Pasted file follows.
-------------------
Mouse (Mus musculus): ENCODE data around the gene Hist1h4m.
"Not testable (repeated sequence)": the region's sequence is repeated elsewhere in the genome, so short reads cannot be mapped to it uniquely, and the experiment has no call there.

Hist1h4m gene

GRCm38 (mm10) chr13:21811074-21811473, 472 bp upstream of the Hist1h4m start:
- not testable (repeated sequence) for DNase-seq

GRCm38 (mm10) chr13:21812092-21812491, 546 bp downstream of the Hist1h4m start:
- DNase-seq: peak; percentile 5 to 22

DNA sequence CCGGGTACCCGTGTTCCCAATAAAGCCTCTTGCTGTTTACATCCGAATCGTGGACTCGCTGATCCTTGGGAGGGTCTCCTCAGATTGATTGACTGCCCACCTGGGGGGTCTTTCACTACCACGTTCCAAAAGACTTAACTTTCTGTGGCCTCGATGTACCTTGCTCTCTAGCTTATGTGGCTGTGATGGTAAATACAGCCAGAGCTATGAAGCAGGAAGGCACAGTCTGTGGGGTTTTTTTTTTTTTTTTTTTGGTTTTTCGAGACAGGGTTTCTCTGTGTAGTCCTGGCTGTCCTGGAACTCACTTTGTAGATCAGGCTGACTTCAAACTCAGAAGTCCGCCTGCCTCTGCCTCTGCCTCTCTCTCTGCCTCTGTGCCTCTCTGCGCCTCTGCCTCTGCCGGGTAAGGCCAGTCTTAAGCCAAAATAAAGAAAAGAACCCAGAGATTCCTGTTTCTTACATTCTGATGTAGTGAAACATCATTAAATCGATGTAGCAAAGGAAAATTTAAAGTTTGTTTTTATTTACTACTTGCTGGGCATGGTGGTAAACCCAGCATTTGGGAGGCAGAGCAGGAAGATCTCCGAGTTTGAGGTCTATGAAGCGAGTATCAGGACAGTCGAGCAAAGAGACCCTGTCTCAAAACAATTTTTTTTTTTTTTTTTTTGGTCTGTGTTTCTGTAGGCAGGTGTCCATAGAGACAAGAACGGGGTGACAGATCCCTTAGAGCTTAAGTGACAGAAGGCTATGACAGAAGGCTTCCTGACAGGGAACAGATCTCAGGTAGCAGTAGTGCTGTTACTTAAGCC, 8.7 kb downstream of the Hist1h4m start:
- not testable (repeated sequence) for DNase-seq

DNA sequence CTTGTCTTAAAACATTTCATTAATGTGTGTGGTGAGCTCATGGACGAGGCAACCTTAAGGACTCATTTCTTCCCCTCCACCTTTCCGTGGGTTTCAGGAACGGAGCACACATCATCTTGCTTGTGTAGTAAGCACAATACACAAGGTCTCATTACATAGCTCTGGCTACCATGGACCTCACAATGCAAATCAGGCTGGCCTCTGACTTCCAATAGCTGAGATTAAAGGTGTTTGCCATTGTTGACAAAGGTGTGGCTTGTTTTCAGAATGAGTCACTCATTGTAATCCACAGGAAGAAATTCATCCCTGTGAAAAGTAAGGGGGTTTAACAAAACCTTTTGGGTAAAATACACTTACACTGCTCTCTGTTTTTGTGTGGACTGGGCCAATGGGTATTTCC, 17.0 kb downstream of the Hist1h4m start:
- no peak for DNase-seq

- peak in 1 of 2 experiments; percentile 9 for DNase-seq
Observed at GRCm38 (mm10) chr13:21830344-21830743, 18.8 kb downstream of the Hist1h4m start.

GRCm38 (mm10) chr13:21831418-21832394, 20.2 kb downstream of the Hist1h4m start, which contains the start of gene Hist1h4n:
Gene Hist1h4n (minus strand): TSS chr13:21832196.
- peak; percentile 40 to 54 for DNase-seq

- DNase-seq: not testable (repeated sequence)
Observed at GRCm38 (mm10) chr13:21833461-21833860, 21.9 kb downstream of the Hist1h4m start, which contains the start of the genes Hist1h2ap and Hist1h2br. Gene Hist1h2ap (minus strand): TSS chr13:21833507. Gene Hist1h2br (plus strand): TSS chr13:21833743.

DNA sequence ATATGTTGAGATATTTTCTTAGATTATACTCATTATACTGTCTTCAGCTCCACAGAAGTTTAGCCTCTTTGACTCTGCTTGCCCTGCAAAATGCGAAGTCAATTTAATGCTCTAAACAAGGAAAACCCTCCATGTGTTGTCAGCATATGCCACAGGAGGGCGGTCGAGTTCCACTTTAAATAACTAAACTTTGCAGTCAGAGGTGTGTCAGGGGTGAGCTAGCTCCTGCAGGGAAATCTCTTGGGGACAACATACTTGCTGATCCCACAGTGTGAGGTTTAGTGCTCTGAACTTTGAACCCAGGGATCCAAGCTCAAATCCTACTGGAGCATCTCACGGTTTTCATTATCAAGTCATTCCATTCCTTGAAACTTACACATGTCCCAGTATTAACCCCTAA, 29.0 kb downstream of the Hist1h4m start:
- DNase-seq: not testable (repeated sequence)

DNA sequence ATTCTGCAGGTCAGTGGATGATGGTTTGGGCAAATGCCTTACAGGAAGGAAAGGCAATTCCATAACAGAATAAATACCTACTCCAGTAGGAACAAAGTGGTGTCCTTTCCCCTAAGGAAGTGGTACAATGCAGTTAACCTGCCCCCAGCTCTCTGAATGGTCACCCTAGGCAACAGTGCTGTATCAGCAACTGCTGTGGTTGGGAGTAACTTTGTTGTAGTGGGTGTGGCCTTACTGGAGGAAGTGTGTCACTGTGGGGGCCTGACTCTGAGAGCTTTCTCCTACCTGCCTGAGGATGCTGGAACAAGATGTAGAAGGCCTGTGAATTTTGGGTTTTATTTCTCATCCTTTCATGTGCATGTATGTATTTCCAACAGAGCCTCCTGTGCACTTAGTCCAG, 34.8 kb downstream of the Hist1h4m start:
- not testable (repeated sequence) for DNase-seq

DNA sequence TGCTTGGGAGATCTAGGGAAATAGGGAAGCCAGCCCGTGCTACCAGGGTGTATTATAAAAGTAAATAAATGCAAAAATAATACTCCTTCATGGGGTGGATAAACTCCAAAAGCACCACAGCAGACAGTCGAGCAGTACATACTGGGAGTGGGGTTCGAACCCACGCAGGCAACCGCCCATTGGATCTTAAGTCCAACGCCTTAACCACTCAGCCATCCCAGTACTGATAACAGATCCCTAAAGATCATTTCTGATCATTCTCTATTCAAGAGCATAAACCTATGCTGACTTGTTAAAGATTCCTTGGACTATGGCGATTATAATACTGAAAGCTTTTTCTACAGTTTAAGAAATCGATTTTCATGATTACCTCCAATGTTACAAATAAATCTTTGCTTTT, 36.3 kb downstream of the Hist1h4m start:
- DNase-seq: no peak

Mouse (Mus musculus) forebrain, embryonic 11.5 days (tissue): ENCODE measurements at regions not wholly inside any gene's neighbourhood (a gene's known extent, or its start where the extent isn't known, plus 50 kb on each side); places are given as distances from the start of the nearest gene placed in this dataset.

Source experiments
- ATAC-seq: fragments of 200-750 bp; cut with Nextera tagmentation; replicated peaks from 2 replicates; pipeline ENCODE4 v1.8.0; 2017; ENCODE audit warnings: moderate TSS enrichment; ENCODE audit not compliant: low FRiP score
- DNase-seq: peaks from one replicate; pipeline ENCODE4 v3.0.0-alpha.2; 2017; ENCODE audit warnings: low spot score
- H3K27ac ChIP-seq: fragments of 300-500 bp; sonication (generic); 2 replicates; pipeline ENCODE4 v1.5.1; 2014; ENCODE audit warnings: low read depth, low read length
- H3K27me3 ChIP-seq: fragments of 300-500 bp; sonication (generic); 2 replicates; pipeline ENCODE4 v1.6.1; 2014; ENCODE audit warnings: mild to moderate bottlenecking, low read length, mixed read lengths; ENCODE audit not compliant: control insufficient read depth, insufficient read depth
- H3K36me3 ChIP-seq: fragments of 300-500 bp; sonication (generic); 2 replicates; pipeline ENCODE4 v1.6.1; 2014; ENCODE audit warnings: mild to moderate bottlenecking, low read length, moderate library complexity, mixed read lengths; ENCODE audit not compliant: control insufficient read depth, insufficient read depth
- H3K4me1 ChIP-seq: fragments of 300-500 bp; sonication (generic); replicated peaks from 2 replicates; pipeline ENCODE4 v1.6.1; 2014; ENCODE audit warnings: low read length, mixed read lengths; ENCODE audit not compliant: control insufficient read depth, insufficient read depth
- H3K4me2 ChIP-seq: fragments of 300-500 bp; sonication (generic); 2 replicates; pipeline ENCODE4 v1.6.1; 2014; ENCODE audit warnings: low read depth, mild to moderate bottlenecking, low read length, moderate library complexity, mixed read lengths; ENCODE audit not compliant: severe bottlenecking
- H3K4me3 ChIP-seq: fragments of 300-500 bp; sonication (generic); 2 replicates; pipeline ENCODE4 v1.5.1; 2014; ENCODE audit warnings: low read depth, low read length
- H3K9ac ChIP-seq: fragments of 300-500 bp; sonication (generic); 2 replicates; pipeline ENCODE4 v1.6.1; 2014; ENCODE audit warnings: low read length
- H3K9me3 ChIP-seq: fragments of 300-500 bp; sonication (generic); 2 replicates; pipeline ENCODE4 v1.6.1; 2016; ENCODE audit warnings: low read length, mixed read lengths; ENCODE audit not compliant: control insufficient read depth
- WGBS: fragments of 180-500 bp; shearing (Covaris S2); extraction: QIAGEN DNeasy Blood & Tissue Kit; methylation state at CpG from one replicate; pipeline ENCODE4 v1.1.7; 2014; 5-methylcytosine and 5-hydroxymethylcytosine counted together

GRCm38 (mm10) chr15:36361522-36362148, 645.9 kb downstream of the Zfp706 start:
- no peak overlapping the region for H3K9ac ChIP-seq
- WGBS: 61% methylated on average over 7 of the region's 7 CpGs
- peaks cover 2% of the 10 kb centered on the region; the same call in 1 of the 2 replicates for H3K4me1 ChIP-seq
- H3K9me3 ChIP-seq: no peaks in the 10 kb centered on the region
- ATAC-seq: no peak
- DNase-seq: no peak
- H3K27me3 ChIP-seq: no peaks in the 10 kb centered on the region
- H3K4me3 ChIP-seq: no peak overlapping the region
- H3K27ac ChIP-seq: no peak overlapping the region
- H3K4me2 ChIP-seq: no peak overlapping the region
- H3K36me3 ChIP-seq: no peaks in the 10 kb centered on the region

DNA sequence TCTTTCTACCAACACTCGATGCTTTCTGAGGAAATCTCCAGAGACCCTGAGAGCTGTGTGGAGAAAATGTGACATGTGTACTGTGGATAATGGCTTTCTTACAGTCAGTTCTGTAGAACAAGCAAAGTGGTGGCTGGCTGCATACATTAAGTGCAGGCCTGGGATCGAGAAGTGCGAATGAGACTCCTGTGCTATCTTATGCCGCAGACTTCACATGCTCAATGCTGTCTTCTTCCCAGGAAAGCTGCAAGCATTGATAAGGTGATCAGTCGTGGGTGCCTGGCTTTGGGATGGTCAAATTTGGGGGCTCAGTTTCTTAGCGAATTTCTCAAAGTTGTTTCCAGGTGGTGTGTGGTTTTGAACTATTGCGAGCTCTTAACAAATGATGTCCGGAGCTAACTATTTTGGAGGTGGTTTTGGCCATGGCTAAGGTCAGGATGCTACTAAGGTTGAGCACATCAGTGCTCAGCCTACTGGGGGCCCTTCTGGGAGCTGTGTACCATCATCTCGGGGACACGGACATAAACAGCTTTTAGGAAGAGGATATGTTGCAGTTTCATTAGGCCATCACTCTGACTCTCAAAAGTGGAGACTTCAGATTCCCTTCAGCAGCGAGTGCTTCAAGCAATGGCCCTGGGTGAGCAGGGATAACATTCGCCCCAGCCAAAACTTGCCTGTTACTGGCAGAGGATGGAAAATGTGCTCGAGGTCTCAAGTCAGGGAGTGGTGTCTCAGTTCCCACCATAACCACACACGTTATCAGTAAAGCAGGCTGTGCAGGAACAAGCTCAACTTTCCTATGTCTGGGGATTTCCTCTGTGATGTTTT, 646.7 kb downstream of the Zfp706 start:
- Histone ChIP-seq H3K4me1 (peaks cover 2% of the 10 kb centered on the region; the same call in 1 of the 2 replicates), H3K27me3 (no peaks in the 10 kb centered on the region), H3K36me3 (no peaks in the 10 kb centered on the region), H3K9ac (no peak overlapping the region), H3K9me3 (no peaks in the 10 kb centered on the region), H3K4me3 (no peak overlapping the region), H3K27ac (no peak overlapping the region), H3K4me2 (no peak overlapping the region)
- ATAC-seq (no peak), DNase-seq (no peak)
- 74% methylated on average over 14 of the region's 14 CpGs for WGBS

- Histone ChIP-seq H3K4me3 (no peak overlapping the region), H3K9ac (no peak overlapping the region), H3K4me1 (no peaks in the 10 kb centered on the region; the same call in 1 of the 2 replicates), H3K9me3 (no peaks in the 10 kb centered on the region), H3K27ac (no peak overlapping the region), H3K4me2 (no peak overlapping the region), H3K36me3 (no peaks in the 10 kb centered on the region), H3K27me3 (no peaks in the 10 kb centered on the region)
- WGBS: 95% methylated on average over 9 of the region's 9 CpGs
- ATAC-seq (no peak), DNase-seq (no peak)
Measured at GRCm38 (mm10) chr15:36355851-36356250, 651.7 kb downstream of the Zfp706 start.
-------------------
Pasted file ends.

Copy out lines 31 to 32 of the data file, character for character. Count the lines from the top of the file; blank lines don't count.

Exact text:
- H3K36me3 ChIP-seq: fragments of 300-500 bp; sonication (generic); 2 replicates; pipeline ENCODE4 v1.6.1; 2014; ENCODE audit warnings: mild to moderate bottlenecking, low read length, moderate library complexity, mixed read lengths; ENCODE audit not compliant: control insufficient read depth, insufficient read depth
- H3K4me1 ChIP-seq: fragments of 300-500 bp; sonication (generic); replicated peaks from 2 replicates; pipeline ENCODE4 v1.6.1; 2014; ENCODE audit warnings: low read length, mixed read lengths; ENCODE audit not compliant: control insufficient read depth, insufficient read depth